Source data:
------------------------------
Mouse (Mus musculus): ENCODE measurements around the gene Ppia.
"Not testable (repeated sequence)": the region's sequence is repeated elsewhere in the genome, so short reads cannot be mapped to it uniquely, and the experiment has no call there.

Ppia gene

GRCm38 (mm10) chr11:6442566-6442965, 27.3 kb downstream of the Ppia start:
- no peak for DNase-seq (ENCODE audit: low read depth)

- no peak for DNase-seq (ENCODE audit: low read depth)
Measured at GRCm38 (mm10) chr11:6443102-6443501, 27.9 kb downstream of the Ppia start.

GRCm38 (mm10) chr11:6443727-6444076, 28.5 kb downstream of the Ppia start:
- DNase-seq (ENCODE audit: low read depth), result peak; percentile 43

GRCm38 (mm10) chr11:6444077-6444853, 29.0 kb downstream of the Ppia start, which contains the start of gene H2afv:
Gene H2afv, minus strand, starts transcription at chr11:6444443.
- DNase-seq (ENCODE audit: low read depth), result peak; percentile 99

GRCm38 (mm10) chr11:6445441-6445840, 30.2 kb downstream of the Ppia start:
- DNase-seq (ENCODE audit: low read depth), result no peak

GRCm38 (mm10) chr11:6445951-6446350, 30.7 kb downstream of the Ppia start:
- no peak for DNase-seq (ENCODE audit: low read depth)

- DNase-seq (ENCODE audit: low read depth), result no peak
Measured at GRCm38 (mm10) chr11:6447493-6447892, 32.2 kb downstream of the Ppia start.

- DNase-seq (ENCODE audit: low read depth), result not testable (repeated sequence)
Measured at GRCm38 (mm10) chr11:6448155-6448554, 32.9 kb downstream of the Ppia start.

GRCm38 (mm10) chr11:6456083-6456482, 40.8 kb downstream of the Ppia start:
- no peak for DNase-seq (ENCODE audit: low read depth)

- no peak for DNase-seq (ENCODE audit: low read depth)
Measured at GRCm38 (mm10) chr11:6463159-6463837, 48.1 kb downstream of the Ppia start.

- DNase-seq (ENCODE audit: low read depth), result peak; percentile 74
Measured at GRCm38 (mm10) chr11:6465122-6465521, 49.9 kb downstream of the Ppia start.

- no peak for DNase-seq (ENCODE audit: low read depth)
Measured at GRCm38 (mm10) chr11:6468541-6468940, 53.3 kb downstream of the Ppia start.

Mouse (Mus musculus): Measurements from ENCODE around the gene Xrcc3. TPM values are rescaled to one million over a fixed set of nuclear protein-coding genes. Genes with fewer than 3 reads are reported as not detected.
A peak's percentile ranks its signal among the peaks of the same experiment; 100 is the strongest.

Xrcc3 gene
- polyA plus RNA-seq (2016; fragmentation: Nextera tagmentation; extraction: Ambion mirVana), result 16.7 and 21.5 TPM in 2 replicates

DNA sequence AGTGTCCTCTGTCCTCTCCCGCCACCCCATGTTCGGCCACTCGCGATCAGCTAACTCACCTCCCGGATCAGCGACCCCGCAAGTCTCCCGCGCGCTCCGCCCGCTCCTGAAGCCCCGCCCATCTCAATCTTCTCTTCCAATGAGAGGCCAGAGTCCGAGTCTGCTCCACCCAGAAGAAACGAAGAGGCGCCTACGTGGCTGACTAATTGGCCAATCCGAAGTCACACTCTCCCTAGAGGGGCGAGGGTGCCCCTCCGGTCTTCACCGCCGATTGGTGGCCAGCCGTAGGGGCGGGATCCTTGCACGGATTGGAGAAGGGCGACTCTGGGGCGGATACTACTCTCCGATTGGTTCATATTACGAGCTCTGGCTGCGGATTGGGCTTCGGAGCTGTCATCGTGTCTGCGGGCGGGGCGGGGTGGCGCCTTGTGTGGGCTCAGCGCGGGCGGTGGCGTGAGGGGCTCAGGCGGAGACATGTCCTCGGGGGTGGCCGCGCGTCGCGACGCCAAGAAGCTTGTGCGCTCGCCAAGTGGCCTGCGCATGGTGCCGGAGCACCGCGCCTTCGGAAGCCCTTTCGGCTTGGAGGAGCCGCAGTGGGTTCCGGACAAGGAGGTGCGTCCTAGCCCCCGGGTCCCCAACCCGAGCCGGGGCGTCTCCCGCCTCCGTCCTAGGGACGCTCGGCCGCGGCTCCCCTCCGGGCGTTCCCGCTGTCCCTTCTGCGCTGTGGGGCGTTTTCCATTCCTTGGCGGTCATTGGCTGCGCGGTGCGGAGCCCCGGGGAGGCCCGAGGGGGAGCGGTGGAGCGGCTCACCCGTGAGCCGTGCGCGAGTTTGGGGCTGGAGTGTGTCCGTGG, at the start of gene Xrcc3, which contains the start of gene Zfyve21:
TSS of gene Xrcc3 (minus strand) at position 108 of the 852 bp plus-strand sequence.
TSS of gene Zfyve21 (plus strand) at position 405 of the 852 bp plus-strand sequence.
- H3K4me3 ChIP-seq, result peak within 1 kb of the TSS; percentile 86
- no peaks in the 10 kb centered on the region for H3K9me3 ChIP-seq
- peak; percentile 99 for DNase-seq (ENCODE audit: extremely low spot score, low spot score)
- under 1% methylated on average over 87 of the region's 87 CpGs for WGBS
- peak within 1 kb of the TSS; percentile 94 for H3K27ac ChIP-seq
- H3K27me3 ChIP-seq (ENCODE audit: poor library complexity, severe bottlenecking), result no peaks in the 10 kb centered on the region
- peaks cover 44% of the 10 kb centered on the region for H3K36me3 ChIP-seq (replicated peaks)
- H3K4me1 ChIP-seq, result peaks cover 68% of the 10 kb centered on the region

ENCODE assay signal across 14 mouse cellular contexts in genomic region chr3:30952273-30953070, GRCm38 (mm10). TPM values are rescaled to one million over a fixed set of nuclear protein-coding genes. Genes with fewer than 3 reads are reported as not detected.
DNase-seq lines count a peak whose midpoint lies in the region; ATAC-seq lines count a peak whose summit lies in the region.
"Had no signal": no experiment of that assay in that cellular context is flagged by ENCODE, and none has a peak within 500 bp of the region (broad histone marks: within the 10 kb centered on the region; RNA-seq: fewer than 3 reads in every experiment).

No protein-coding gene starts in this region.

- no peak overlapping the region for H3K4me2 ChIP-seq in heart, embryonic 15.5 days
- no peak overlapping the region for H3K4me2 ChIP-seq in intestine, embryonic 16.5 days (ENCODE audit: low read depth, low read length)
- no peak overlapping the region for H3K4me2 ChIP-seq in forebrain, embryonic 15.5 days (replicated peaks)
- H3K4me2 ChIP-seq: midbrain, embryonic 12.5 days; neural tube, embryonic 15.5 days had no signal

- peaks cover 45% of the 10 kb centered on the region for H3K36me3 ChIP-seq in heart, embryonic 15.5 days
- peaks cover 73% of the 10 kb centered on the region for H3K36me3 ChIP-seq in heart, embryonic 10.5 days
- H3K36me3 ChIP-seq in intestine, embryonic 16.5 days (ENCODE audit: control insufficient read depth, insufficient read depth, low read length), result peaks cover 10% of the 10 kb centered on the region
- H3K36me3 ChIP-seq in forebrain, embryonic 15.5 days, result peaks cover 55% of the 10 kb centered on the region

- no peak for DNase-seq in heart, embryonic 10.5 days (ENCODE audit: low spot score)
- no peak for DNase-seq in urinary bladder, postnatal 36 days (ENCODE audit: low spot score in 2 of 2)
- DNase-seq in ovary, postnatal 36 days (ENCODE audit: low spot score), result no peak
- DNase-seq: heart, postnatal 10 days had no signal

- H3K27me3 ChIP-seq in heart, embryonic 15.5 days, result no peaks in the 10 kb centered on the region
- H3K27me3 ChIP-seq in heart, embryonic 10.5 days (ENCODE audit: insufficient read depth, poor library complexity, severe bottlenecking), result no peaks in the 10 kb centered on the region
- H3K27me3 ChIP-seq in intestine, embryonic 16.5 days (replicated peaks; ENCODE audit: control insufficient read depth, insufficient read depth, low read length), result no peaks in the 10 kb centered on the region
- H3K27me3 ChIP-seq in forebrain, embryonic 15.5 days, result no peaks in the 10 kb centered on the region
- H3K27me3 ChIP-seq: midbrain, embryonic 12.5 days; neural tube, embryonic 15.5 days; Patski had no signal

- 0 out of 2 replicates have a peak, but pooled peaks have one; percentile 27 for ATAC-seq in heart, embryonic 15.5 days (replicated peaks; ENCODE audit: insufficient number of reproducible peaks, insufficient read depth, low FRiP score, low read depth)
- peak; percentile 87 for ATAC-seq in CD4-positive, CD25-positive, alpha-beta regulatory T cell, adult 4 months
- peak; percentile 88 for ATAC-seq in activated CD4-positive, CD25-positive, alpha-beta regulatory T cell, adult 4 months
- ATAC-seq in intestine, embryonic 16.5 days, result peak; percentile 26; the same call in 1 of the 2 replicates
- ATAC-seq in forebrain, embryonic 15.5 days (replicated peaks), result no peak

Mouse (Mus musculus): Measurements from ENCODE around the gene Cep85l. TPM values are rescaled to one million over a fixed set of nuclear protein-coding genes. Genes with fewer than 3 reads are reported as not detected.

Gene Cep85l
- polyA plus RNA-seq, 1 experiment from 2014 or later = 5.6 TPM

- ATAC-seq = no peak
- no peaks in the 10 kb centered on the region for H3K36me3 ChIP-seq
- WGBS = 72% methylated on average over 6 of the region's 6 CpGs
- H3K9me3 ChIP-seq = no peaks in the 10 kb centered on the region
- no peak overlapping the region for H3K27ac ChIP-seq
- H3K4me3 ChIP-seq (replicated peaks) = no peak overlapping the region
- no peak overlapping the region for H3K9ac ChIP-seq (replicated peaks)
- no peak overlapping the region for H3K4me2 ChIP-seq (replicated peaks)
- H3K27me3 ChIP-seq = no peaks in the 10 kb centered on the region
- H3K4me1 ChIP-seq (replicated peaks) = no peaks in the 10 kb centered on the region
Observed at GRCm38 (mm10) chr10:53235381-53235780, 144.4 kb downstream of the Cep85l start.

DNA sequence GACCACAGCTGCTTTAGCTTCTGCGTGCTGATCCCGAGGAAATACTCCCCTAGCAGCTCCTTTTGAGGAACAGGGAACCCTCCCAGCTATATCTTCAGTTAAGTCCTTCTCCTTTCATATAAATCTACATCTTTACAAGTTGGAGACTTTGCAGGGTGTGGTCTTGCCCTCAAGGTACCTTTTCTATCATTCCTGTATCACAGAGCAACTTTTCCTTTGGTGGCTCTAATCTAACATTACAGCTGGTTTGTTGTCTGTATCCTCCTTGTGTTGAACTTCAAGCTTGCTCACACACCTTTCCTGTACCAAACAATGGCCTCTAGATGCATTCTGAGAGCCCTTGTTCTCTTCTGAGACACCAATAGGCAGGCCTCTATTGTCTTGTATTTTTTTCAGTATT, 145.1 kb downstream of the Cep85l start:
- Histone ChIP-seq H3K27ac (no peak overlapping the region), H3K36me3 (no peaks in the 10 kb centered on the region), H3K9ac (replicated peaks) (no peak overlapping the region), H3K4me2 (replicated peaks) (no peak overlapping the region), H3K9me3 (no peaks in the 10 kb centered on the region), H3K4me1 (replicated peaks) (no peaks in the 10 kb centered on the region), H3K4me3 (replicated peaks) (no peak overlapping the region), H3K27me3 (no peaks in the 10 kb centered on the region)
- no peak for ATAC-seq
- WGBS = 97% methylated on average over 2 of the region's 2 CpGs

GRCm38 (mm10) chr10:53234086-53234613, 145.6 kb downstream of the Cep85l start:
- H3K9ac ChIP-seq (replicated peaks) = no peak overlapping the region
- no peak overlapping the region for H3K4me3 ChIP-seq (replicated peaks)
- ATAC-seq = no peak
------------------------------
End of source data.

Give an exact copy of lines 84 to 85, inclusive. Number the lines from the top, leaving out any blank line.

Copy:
DNA sequence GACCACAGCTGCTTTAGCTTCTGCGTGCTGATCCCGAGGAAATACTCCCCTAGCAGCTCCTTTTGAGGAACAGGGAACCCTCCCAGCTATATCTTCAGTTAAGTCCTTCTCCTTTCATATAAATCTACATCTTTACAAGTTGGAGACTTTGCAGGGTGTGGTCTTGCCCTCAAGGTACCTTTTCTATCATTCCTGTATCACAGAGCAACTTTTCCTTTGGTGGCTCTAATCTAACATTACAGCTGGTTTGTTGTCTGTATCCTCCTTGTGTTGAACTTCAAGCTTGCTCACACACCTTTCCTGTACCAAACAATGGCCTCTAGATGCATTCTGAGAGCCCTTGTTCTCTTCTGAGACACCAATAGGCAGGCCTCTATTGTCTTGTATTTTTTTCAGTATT, 145.1 kb downstream of the Cep85l start:
- Histone ChIP-seq H3K27ac (no peak overlapping the region), H3K36me3 (no peaks in the 10 kb centered on the region), H3K9ac (replicated peaks) (no peak overlapping the region), H3K4me2 (replicated peaks) (no peak overlapping the region), H3K9me3 (no peaks in the 10 kb centered on the region), H3K4me1 (replicated peaks) (no peaks in the 10 kb centered on the region), H3K4me3 (replicated peaks) (no peak overlapping the region), H3K27me3 (no peaks in the 10 kb centered on the region)